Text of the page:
"You're going to really hurt him. Stop!"
The voice seemed a whisper from a distance. He felt a hand on his shoulder and, seizing it with his own, rose from the side of the crumpled body at his right and moved his shoulder toward the hand’s owner. The hand on his shoulder was bent painfully back, fingers toward the elbow. Now, the voice became clear — a quiet plea.
"Robert, now you're going to hurt me," Edward said.
He stopped moving, releasing the hand to see a friend's face. On the ground lay a boy, larger than either Robert or Edward. The boy was crying and mewling, holding his arm as if he were awaiting a blow, at the same time asking for mercy. Robert turned a full circle to await the next attacker. From the small crowd encircling them, none came.
"He's had enough." Edward again.
Robert's rage began to subside. He said to the whining lump on the ground, "If you lay a hand on that kid again, I will leave you with only one working arm." He took a step toward the older boy now curled into a fetal position and knelt, whispering, "Do you believe me?"
The boy shuddered and whined, "You're fucking crazy. You broke my arm."
Again a whisper, "I asked if you believe me."
The boy, almost free of tears, now nodded. Robert finished with him. "If I wanted to break your arm, I would have. You don't even have a mark. You need to stay on the ground until I'm gone." He looked at the other two boys who had nearly met the same fate as the one on the ground. "Then, your good friends can help you up."
"Come on, Rob," Edward said, "let's go."
Robert looked around for the much smaller kid whose treatment at the hands of the whimpering asshole and his friends had started the whole battle. That boy had fled in the first seconds of the fight. Edward took him by the elbow and led him away, resuming their journey to the dojo. Robert’s head had stopped throbbing.
Robert looked at his friend. "Shit."
"Don't worry, man. It was three against one. Everyone saw it."
"I know, but I just lost it."
"Well, you sort of have a personal reason to lose it."
Robert smiled and stopped, thinking about the sessions that he and Edward had outside the dojo. Edward looked hard at his friend. "What?"
"I guess I do." They continued the walk, and after a few blocks, Robert said, "I'm going to tell him."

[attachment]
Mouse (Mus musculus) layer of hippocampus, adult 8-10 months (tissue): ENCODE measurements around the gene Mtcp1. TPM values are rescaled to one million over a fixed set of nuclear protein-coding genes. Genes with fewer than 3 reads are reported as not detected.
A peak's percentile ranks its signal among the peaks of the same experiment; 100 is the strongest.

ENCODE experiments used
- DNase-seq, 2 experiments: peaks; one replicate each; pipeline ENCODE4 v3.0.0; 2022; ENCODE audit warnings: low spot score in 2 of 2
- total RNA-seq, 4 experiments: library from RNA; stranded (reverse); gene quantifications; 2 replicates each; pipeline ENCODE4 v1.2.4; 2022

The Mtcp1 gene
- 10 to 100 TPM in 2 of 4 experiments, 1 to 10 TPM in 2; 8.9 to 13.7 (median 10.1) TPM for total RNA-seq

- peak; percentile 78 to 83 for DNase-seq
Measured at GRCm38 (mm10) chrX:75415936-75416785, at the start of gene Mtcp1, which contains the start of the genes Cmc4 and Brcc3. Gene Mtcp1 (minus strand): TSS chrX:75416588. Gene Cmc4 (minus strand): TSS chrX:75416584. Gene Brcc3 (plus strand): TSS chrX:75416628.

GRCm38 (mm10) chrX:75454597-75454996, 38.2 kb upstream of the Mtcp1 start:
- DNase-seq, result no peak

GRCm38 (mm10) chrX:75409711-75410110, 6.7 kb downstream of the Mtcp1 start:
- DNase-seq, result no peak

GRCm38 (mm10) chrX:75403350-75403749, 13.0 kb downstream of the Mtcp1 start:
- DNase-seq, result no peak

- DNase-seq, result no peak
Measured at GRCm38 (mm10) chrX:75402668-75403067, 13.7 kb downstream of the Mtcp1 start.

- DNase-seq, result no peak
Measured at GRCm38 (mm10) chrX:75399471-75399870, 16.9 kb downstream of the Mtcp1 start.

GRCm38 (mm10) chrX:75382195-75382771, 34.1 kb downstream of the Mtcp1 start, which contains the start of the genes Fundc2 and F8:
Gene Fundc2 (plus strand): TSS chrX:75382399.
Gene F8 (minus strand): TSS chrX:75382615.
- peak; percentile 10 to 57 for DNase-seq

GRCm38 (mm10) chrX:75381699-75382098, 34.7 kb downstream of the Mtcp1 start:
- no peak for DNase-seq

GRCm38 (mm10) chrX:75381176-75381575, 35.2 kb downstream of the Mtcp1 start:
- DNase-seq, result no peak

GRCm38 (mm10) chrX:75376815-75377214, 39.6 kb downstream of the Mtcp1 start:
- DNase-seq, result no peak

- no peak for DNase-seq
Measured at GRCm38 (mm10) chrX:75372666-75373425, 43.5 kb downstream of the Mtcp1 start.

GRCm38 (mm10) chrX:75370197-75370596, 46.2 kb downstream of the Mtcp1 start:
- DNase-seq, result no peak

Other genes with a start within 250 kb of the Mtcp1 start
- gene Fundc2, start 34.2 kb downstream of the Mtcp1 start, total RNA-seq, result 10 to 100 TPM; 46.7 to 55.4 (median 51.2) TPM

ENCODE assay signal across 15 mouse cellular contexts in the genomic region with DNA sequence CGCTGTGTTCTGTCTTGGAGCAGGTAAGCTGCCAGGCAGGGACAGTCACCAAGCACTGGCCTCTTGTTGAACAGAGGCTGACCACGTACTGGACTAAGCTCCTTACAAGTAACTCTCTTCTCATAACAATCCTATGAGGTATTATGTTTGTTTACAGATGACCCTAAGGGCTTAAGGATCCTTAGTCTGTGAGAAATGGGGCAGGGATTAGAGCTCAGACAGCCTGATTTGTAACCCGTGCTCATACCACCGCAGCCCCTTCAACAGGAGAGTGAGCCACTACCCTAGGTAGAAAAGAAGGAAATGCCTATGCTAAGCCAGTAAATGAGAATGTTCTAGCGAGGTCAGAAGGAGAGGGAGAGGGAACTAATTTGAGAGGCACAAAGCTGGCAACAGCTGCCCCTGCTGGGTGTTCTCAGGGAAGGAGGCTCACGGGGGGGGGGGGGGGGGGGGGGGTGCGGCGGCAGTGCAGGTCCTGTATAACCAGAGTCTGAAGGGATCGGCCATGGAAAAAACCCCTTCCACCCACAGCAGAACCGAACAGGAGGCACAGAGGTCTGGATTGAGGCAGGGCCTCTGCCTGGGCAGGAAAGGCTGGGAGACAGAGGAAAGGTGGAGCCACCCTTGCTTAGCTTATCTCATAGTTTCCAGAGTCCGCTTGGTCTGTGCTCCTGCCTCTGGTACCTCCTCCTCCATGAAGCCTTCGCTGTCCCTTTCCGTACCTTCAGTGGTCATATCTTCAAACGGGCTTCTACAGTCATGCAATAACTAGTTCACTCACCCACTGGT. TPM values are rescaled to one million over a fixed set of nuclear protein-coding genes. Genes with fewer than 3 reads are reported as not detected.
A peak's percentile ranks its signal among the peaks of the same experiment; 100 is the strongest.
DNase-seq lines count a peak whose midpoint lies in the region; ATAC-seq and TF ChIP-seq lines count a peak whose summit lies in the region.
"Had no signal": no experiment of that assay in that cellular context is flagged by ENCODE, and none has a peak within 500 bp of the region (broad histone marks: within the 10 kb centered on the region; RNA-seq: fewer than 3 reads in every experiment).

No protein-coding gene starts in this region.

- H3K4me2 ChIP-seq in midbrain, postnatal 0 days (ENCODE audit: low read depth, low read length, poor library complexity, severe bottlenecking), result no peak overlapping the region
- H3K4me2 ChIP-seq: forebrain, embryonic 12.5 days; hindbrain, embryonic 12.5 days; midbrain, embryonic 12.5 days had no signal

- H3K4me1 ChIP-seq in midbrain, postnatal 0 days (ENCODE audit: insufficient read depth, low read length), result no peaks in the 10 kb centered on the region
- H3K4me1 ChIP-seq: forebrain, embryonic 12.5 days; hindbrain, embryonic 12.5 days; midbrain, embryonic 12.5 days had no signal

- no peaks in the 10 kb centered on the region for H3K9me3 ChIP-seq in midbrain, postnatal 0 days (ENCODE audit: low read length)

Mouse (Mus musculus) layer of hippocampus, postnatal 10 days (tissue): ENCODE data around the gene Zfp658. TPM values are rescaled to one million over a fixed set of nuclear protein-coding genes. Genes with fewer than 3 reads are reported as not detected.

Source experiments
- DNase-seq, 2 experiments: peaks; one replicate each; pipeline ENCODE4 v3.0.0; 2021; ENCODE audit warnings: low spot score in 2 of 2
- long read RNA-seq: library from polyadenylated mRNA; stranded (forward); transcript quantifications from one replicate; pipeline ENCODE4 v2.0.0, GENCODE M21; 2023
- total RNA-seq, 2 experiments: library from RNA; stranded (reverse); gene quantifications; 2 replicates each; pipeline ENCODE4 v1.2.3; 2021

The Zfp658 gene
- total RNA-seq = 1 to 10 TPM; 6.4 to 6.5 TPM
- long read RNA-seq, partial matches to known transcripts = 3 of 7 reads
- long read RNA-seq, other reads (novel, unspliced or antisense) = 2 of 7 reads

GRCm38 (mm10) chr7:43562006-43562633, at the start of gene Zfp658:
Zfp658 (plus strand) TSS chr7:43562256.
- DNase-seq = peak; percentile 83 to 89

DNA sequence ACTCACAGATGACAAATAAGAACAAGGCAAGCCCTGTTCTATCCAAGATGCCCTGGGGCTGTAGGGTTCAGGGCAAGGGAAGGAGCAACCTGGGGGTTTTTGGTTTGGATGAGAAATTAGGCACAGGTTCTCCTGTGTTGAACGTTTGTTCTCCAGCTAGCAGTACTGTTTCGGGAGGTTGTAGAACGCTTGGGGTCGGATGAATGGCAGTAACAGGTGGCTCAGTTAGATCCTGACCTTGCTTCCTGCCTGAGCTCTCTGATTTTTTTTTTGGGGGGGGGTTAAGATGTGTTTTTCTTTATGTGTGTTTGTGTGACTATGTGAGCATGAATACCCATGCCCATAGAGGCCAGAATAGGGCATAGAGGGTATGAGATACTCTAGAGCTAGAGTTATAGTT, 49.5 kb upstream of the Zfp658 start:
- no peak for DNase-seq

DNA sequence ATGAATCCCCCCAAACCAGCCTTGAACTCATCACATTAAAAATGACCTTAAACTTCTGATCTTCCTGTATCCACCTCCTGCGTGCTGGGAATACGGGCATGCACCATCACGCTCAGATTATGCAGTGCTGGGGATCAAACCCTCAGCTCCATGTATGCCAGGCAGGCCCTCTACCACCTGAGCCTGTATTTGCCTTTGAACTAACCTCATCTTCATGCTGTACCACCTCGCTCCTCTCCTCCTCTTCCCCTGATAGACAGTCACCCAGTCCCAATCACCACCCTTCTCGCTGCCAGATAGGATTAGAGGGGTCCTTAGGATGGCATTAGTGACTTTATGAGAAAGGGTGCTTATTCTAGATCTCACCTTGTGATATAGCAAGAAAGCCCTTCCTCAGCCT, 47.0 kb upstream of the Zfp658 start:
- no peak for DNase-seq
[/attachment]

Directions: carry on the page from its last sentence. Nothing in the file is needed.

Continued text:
"You tell him everything anyway. You can't hide anything from him."
At his talk with the old man he would reveal his embarrassment at loss of control and his shame at the episode. He didn't think he had been wrong to fight, but his state of mind during the fight disturbed him. He had been practicing for eight years now, and he still couldn't maintain an inner quiet in all circumstances.
To understand the trepidation Robert felt about telling the old man requires patience. He had come to the old man as a nine-year-old, young enough that he was impressed only by spirit — immune to politics and reputation.
As he became a senior student, he had learned that the man he and everyone in the dojo addressed as Sensei, teacher, was in fact a living legend in the koryū, the method, of aikijutsu practiced in their hall. The old man had received the menkyo kaiden license from the official heir of the founder, menkyo kaiden meaning "license of total transmission." The license signified that the old man knew everything there was to know and could pass it on. Shortly after he turned sixty, he had been awarded the honorary title Hanshi, which was another big deal. He was for Robert confessor, teacher, and father.
At the dojo, Robert and Edward bowed toward the kamiza before going to the changing room. From little cubbies, they took carefully folded clothing — the gi and dark-blue hakama worn by senior students and teachers. As they shed their clothing, Robert looked at his friend and long-time partner in practice. Edward and he were partners almost from the beginning.
He turned over in his mind thoughts of Edward's attitude toward him. He remembered the first time they played naked together. Edward had been unsure afterward until he had seen Robert's smile: nothing between them had changed. Somehow Edward accepted as perfectly natural Robert's inclination to sex and love with both boys and girls. Now, Edward was tall and, although slender, tightly muscled. They had girlfriends now, but they still liked to play occasionally, Edward confiding to Robert that he was the only boy with whom he had ever had sex. Their relationship was no one else's business.